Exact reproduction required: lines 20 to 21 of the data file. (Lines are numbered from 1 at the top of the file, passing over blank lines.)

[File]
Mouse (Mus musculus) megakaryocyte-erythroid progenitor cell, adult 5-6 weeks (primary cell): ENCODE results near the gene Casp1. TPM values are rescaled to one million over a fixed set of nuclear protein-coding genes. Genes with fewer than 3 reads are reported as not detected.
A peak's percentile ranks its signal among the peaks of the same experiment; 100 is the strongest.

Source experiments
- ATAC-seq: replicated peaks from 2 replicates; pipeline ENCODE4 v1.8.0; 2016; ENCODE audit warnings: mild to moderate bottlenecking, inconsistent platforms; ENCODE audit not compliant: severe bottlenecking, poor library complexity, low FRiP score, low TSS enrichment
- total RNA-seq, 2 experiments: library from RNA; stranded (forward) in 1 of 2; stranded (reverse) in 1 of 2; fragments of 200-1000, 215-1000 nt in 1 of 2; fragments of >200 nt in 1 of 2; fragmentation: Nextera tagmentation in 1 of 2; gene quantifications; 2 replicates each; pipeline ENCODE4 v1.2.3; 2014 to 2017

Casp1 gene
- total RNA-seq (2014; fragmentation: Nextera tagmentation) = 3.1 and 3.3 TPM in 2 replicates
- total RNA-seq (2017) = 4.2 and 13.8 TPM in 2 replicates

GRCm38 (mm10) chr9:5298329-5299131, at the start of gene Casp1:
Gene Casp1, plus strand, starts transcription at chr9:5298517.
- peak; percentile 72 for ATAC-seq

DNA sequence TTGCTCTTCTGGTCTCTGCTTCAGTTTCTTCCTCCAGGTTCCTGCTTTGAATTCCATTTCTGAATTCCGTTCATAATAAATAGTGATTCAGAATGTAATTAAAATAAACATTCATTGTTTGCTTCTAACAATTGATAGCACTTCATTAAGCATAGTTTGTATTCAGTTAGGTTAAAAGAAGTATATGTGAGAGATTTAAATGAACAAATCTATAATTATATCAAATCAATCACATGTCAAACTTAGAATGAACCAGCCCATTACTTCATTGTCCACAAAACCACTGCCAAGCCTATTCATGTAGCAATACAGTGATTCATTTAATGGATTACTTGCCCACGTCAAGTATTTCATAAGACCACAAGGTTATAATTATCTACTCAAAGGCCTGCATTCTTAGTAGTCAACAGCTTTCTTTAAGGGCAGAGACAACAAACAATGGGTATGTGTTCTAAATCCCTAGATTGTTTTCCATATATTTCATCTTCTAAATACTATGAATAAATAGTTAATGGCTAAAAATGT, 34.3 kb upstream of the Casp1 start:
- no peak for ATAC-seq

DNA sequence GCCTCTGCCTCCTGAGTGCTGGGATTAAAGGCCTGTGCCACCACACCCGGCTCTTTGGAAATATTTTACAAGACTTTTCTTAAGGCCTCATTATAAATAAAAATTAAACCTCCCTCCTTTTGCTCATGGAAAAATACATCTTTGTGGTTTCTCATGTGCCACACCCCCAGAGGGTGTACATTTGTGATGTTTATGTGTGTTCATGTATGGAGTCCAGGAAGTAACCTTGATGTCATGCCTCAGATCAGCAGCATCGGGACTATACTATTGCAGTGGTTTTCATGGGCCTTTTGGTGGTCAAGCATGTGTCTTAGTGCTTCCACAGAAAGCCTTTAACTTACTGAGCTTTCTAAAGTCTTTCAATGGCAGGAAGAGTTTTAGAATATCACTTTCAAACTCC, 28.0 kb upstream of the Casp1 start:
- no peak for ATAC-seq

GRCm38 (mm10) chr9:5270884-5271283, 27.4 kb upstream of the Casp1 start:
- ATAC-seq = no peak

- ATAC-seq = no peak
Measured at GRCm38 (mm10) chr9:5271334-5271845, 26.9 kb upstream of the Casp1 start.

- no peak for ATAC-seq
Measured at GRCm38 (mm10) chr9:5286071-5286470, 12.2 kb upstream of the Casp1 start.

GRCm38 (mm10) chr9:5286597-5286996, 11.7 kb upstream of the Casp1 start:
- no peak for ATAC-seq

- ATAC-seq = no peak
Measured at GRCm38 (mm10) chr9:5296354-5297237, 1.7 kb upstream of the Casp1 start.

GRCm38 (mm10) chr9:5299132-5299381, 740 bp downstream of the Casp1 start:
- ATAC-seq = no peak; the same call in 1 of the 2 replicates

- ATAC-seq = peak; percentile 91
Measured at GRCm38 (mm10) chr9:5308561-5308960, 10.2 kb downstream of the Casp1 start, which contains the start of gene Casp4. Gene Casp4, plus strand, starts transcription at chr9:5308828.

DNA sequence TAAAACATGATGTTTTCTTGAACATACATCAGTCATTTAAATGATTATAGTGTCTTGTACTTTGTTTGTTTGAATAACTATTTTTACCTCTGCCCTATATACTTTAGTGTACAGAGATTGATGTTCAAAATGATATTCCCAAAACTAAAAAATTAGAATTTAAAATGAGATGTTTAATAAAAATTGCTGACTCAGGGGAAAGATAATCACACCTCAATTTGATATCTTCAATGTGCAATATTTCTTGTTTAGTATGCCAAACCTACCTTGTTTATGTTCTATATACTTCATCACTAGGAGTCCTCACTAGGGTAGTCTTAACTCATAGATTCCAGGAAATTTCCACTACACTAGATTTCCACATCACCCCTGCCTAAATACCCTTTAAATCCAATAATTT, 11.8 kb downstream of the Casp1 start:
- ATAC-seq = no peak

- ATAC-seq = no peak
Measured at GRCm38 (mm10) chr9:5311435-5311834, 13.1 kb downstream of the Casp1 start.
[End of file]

- no peak for ATAC-seq
Measured at GRCm38 (mm10) chr9:5286071-5286470, 12.2 kb upstream of the Casp1 start.